Republicans inched closer to a narrow House majority Wednesday, while control of the Senate hinged on a few tight races in a midterm election that defied expectations of sweeping conservative victories driven by frustration over inflation and President Joe Biden's leadership.
Either party could secure a Senate majority with wins in both Nevada and Arizona - where the races were too early to call. But there was a strong possibility that, for the second time in two years, the Senate majority could come down to a runoff in Georgia next month, with Democratic Sen. Raphael Warnock and Herschel Walker failing to earn enough votes to win outright.
In the House, Republicans on Wednesday night were within a dozen seats of the 218 needed to take control, while Democrats kept seats in districts from Virginia to Pennsylvania to Kansas and many West Coast contests were still too early to call. In a particularly symbolic victory for the GOP, Sean Patrick Maloney of New York, the House Democratic campaign chief, lost his bid for a sixth term.
Control of Congress will decide how the next two years of Biden's term play out, and whether he is able to achieve more of his agenda or will see it blocked by a new GOP majority. Republicans are likely to launch a spate of investigations into Biden, his family and his administration if they take power, while a GOP takeover of the Senate would hobble the president's ability to appoint judges.
"Regardless of what the final tally of these elections show, and there's still some counting going on, I'm prepared to work with my Republican colleagues," Biden said Wednesday in his first public remarks since the polls closed. "The American people have made clear, I think, that they expect Republicans to be prepared to work with me as well."
Democrats did better than history suggested they would. The party in power almost always suffers losses in the president's first midterm elections, though even if the GOP ultimately wins the House, it won't be by a margin as large as during other midterm cycles. Democrats gained a net of 41 House seats under then-President Donald Trump in 2018, President Barack Obama saw the GOP gain 63 in 2010 and Republicans gained 54 seats during President Bill Clinton's first midterm.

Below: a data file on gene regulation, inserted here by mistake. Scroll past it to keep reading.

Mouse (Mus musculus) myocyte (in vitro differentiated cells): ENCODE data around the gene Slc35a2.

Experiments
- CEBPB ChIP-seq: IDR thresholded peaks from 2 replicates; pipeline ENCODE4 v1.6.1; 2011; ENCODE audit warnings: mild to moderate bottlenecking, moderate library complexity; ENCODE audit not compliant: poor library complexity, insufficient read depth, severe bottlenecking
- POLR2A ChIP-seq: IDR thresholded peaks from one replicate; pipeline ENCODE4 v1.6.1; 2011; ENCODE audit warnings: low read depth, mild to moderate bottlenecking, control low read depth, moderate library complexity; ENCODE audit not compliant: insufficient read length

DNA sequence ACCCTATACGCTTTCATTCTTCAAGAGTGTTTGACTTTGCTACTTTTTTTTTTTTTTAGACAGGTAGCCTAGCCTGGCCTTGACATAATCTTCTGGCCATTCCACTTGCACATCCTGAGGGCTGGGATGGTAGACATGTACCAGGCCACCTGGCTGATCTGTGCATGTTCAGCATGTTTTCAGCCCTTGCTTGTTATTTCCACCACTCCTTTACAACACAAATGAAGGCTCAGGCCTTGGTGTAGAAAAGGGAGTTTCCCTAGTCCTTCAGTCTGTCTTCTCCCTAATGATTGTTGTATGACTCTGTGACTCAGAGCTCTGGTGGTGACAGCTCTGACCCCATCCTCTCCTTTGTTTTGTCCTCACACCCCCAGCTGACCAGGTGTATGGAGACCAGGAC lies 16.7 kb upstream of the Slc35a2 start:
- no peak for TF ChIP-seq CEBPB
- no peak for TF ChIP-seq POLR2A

A small majority in the House would pose a great challenge for the GOP and especially California Rep. Kevin McCarthy, who is in line to be House speaker and would have little room for error in navigating a chamber of members eager to leverage their votes to advance their own agenda.
In the fight for Senate control, Pennsylvania was a bright spot for Democrats. Lt. Gov. John Fetterman, who suffered a stroke five months ago, flipped a Republican-controlled Senate seat, topping Trump-endorsed Republican Dr. Mehmet Oz.
Georgia, meanwhile, was set for yet another runoff on Dec. 6. In 2021, Warnock used a runoff to win his seat, as did Democratic Sen. Jon Ossoff - which gave Democrats control of the Senate. Both Warnock and Walker were already fundraising off the race stretching into a second round.
Both Republican and Democratic incumbents maintained key Senate seats. In Wisconsin, Republican Sen. Ron Johnson prevailed over Democratic Lt. Gov. Mandela Barnes, while in New Hampshire, Democratic Sen. Maggie Hassan beat Don Bolduc, a retired Army general who had initially promoted Trump's lies about the 2020 election but tried to shift away those views closer to Election Day.
AP VoteCast, a broad survey of the national electorate, showed that high inflation and concerns about the fragility of democracy were heavily influencing voters. Half of voters said inflation factored significantly, with groceries, gasoline, housing and other costs that have shot up in the past year. Slightly fewer - 44% - said the future of democracy was their primary consideration.
Biden didn't entirely shoulder the blame for inflation, with close to half of voters saying the higher-than-usual prices were more because of factors outside of his control. And despite the president bearing criticism from a pessimistic electorate, some of those voters backed Democratic candidates.
Democrats counted on a midterm boost from the Supreme Court's decision to gut abortion rights, which they thought might energize their voters, and the bet paid off. In four states where the issue was on the ballot, voters backed abortion rights. VoteCast showed that 7 in 10 national voters said overturning the 1973 Roe v. Wade decision was an important factor in their midterm decisions. It also showed the reversal was broadly unpopular. And roughly 6 in 10 said they favor a law guaranteeing access to legal abortion nationwide.
In the first national election since the Jan. 6 insurrection, some who participated in or were in the vicinity of the attack on the U.S. Capitol were poised to win elected office. One of those Republican candidates, Derrick Van Orden in Wisconsin - who was outside the Capitol during the deadly riot - won a House seat. Another, J.R. Majewski, lost to Ohio Democratic Rep. Marcy Kaptur.
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